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Burlington Northern Santa Fe Railway Invests $500 Million on Intermodal Rail Yard Near San Pedro, California Port Complex

Area Development Online News Desk (03/11/2013)
Burlington Northern Santa Fe Railway plans to invest more than $500 million to develop and operate an intermodal rail yard on 185-acres north of the San Pedro, California port complex, which will create more than 1,000 jobs.

“SCIG will establish a new national benchmark for the development of such facilities in California and across the country, as it will be the cleanest rail facility in history, said Matthew K. Rose, Chairman, and Chief Executive Officer of BNSF. “SCIG will set a new standard for green technology and change the status quo for how trucking companies serve railyards, while reducing traffic and improving air quality. We look forward to the project’s approval by the Los Angeles City Council and to construction of this important facility, beginning with the thousands of jobs it will create. This action shows the entire world that the San Pedro ports are committed to competitiveness against an expanded Panama Canal. ”

The Los Angeles Harbor Commission certified the final Environmental Impact Report for the proposed Southern California International Gateway intermodal rail yard and approved a landmark rail infrastructure project. The project will increase the efficiency and competitiveness of moving containerized cargo through the nation’s busiest harbor complex to U.S. and global markets, the Commission said.

“Expanding near-dock rail service sharpens the competitive edge that makes the Port of Los Angeles a global leader in international goods movement,” said Los Angeles Board of Harbor Commission President Cindy Miscikowski. “By requiring the highest achievable low emissions vehicles as a part of the operation delivery system ensuring that this will be the nation’s cleanest railyard, this project would be another model link in Southern California’s unparalleled freight logistics chain.”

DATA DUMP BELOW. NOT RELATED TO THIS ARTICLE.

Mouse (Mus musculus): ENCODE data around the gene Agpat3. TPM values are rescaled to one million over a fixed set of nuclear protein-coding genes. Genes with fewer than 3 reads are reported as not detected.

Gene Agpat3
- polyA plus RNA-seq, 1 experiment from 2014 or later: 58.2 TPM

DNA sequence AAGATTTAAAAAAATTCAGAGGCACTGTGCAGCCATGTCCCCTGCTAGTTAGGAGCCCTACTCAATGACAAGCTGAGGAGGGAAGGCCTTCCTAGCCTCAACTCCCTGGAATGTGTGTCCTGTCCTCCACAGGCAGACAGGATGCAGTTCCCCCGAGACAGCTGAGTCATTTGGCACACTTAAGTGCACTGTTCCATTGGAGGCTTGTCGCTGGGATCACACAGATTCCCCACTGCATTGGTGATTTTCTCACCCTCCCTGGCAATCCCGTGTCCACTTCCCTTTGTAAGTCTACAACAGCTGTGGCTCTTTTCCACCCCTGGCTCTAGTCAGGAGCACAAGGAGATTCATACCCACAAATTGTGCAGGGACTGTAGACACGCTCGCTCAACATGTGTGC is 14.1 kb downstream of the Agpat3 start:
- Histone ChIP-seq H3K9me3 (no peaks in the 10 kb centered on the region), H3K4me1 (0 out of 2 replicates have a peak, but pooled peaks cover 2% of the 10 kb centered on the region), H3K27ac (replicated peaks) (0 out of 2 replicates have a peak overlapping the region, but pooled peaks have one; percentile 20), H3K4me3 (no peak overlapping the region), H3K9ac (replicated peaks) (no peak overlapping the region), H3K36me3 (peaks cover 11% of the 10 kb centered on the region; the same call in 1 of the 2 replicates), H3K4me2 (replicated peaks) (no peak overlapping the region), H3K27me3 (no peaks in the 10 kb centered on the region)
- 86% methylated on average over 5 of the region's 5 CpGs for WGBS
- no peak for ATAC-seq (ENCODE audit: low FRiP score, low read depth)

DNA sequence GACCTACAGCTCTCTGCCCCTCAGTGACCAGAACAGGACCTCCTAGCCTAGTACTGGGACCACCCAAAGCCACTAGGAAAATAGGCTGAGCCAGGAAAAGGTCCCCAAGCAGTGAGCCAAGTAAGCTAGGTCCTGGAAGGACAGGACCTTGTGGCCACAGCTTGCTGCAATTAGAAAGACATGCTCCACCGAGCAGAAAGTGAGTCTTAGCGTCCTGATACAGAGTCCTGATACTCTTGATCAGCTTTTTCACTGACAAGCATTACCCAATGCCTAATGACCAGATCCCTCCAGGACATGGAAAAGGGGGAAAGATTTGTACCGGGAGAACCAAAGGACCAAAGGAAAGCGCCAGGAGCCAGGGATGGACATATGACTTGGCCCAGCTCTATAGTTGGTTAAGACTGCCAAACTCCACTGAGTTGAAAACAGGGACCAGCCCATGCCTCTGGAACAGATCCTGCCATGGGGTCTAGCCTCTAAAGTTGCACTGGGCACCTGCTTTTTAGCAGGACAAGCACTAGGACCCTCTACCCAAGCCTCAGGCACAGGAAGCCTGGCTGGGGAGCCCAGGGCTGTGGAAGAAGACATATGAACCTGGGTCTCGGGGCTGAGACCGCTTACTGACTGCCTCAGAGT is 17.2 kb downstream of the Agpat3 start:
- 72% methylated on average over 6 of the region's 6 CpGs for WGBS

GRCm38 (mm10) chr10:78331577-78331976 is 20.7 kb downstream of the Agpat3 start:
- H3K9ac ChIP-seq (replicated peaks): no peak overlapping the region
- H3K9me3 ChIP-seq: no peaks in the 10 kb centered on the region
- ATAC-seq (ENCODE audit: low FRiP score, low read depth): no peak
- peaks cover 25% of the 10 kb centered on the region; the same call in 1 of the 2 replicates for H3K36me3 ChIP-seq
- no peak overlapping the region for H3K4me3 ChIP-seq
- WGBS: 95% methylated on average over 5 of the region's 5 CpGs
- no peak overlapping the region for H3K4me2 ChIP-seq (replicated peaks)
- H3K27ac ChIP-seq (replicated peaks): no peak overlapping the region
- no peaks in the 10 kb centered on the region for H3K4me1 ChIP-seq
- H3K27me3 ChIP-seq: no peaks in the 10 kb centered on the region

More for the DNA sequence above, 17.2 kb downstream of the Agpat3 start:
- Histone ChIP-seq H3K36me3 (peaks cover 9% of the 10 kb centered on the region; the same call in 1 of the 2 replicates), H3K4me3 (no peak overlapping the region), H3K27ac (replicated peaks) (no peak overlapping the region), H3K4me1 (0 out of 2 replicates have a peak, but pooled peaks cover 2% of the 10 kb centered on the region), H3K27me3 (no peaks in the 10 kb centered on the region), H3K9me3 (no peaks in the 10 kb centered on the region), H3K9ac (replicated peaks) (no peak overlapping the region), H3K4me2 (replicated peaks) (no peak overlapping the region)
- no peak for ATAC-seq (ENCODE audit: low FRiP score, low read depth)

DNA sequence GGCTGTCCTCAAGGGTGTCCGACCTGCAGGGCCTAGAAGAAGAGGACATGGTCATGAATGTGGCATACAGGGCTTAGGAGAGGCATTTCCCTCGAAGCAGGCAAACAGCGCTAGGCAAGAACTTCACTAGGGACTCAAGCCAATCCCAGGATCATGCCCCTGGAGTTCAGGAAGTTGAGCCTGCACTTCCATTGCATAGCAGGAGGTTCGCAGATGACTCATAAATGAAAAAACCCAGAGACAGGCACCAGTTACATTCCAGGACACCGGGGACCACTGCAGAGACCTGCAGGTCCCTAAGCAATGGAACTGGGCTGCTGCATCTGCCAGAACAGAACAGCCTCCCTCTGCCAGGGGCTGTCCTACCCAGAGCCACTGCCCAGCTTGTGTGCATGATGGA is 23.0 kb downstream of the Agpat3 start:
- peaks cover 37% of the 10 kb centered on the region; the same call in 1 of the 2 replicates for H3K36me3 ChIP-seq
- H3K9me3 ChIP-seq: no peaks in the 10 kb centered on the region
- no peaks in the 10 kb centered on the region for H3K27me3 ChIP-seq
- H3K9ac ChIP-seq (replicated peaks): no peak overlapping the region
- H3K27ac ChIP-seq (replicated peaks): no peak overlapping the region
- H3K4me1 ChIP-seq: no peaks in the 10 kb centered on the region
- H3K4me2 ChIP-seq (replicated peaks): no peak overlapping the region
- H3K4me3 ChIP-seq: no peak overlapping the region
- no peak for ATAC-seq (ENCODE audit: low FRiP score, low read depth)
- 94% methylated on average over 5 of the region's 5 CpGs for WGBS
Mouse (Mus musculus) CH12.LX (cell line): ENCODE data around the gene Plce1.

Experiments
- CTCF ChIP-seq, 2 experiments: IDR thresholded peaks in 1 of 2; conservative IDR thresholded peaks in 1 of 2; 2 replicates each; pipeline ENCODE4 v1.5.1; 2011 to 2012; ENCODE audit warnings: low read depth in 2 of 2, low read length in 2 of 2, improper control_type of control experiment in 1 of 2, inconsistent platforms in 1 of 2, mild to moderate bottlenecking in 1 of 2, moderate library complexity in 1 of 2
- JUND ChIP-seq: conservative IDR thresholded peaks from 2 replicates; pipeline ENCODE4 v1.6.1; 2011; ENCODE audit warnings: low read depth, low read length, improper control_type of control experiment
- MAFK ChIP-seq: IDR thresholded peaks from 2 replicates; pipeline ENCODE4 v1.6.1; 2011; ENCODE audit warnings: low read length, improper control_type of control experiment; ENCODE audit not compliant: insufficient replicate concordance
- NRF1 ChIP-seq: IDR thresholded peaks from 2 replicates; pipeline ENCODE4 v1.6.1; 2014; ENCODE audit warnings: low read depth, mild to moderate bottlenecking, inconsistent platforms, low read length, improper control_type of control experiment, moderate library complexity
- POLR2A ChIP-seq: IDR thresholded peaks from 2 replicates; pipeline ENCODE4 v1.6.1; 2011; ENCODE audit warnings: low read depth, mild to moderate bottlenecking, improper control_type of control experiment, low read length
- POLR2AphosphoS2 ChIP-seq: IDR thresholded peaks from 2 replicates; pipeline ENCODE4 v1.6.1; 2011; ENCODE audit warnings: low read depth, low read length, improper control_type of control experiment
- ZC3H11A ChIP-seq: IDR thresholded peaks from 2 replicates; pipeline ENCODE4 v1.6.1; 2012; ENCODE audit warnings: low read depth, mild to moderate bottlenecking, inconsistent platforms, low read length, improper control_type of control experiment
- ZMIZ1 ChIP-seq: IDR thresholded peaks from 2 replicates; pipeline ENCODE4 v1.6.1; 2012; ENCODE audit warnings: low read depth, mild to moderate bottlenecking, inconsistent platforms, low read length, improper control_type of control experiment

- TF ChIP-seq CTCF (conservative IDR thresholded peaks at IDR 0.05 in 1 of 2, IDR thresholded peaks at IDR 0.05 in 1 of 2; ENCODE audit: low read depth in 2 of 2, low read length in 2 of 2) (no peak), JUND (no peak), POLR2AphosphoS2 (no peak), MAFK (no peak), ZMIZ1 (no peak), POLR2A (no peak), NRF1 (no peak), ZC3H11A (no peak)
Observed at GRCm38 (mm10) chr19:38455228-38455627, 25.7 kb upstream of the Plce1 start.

“Modernizing our transportation infrastructure is crucial to creating jobs, strengthening our economy and improving our quality of life in Los Angeles,” said Los Angeles City Councilman Joe Buscaino. “This project is needed to bring lasting prosperity to our region and the nation.”

The Harbor Commission noted the project would reduce truck traffic, freeway congestion and air pollution by eliminating approximately 1.3 million truck trips annually along a 24-mile stretch of the Long Beach Freeway to BNSF’s Hobart Yard near downtown Los Angeles.

Construction is due to begin later this year and create 1,500 direct and indirect jobs per year over three years. Expected to open in 2016, SCIG would generate up to 1,096 long-term jobs at full capacity. As a hub for building trains bound for specific destinations throughout the country, SCIG will offer shippers, carriers and terminal operators expanded Class 1 railroad options for getting products to consumers more competitively and efficiently. High-tech logistics systems would maximize trucking operations by reducing turn times, one-way trips and emissions. Construction and operation of the facility would be subject to stringent environmental controls.

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